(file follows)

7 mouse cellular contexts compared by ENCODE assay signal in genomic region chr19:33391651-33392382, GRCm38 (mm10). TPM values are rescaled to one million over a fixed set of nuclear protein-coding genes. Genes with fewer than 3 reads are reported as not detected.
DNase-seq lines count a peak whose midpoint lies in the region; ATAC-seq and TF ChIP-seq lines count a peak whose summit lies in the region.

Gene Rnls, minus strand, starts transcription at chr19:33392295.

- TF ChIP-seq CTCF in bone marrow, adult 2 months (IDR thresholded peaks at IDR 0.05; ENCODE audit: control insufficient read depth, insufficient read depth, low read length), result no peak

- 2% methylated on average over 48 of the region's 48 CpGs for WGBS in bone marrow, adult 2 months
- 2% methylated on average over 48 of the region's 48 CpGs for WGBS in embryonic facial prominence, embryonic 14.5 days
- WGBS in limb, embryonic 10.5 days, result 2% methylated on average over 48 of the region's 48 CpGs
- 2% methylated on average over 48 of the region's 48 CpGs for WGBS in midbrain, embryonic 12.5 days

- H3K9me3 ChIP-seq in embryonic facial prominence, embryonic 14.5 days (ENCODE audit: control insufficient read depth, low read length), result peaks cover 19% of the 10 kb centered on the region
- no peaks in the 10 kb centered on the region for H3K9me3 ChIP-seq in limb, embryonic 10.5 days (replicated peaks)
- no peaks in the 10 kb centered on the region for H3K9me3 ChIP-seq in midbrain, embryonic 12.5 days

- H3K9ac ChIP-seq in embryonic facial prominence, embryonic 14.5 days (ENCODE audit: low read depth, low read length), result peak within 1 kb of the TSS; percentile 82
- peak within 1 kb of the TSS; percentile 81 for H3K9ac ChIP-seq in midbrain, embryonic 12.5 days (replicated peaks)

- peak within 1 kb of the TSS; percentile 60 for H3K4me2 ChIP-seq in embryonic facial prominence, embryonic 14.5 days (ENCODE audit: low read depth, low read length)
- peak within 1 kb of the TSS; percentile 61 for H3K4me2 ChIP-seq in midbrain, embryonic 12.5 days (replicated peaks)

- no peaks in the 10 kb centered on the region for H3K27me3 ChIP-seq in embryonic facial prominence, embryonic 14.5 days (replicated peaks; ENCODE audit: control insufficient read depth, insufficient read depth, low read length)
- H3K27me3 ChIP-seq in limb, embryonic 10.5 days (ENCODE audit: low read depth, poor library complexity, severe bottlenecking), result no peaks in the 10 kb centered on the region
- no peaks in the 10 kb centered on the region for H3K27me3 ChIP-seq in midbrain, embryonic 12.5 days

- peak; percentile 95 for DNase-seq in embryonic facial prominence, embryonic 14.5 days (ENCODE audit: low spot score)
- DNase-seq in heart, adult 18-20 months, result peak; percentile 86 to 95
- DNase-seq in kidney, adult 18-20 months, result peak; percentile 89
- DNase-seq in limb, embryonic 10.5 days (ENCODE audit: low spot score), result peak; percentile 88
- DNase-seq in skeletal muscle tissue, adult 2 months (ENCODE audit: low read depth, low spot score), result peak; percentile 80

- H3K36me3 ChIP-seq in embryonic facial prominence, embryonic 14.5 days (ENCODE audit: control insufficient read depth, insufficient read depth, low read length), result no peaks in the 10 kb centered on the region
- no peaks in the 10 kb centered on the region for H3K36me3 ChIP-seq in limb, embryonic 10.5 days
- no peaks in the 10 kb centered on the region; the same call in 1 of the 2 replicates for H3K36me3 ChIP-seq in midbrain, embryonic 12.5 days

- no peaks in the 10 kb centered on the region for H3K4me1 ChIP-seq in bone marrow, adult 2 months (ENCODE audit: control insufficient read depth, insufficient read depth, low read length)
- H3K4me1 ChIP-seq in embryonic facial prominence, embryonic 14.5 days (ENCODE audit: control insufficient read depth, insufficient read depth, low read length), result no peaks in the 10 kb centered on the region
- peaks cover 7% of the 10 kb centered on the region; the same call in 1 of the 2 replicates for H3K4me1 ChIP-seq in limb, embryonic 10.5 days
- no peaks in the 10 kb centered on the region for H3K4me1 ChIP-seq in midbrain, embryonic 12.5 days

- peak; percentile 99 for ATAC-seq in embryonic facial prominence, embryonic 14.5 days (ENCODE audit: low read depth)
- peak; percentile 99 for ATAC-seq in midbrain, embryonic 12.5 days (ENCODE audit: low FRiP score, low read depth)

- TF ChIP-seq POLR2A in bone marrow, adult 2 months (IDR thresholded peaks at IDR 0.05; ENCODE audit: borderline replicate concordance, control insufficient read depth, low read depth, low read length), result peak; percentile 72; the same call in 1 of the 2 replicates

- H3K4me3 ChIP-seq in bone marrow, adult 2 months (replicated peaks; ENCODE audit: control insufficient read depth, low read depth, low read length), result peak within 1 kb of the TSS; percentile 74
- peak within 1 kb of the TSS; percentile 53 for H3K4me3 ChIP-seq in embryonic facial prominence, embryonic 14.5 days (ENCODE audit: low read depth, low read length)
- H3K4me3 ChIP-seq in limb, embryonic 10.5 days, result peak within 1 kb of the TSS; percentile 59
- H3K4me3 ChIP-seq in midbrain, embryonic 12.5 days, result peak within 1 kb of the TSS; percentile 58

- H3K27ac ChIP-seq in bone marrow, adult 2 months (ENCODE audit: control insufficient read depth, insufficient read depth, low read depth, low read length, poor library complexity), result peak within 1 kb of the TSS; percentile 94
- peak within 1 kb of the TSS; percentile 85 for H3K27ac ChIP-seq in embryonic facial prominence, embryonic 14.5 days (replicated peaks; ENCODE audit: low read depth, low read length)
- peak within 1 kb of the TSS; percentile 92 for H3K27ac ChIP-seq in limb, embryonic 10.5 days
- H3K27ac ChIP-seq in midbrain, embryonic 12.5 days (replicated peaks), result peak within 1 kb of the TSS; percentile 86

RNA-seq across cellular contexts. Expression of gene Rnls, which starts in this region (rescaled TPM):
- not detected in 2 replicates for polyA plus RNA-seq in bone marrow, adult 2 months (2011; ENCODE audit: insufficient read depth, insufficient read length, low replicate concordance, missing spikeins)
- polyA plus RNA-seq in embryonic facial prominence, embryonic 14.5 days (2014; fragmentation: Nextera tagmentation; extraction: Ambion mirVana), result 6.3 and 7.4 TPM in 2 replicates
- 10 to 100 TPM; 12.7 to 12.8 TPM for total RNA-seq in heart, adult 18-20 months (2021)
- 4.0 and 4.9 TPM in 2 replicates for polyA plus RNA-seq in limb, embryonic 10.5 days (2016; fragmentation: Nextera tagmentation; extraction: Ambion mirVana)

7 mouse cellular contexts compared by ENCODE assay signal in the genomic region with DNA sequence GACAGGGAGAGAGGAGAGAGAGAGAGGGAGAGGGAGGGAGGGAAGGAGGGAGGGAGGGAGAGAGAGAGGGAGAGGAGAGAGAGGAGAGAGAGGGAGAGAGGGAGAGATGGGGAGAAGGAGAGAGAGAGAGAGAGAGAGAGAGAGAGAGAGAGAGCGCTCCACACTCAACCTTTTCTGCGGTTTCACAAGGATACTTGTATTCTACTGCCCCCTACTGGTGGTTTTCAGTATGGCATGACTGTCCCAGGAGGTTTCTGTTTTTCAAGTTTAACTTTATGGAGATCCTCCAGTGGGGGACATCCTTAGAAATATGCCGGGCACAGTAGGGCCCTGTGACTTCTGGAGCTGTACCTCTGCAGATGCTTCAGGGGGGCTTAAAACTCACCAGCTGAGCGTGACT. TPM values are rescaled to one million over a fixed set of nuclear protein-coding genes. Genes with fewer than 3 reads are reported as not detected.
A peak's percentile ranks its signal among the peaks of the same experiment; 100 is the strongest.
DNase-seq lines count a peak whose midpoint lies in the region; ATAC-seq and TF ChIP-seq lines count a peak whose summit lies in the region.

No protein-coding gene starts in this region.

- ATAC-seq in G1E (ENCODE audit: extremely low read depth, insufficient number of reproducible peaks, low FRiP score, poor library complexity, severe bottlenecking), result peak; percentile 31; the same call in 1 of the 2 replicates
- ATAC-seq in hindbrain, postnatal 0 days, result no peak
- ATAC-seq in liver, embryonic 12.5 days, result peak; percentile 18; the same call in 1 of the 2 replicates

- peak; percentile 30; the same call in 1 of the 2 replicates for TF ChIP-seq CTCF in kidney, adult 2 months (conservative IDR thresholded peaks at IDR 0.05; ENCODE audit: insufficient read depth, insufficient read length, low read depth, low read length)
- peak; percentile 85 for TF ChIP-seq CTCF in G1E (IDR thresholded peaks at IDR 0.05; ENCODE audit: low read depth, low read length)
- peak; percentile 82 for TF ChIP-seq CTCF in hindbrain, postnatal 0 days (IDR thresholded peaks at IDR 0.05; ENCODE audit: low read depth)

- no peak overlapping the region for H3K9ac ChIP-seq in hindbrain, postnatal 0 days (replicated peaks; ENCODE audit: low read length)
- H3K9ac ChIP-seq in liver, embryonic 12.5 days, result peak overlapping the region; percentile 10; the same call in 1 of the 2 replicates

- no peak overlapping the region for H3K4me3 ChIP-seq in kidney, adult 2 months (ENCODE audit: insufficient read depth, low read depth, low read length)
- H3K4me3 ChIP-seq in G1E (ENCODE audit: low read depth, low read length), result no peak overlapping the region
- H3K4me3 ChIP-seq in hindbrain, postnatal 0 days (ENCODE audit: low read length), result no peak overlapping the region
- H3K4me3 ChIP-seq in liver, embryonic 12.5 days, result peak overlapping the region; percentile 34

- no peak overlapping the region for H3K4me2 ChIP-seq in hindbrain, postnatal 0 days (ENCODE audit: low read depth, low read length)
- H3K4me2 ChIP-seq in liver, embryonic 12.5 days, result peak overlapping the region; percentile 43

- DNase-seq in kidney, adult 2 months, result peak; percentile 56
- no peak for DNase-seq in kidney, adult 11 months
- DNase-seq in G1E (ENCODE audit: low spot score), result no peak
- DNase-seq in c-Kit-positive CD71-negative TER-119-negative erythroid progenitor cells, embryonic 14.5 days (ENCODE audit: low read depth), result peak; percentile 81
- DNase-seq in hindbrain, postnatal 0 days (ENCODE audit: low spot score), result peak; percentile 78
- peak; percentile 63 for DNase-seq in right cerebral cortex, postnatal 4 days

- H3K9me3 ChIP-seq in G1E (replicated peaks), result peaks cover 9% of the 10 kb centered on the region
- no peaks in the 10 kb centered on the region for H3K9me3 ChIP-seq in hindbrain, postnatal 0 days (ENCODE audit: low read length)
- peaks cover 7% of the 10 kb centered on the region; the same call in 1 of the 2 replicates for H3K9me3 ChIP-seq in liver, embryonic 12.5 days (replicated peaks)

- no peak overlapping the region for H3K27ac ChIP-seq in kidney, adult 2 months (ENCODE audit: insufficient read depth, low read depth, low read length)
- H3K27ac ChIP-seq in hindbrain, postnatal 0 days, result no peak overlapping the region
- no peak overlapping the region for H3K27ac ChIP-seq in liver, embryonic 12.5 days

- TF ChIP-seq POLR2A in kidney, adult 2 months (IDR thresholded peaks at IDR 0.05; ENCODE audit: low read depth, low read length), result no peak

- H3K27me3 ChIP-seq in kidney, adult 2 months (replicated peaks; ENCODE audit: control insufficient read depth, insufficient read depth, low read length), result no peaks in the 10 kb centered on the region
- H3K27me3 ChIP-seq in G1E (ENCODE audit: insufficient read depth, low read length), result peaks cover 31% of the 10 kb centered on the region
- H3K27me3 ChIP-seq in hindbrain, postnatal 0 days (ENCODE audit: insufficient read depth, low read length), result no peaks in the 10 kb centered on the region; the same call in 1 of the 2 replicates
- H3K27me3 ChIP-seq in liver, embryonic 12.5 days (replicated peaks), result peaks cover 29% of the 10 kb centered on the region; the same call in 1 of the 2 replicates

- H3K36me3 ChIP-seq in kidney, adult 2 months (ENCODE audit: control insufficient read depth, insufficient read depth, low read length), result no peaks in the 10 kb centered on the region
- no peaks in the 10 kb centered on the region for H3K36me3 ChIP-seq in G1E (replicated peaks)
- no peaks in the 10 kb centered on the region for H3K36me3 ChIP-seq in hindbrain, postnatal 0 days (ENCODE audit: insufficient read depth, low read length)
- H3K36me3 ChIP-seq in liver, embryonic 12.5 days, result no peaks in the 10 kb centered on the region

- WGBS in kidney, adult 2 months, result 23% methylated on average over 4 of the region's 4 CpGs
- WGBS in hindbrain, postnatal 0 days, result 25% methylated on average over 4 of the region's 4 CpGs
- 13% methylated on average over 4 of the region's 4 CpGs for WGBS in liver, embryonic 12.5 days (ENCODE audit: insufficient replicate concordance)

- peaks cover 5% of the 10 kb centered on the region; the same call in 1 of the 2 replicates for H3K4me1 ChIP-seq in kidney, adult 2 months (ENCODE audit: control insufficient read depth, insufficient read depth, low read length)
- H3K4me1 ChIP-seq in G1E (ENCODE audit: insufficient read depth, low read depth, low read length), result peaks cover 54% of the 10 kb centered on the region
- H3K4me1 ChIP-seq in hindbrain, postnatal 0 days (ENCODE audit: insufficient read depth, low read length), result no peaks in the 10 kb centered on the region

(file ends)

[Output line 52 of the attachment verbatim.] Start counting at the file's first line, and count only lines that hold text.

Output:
- ATAC-seq in hindbrain, postnatal 0 days, result no peak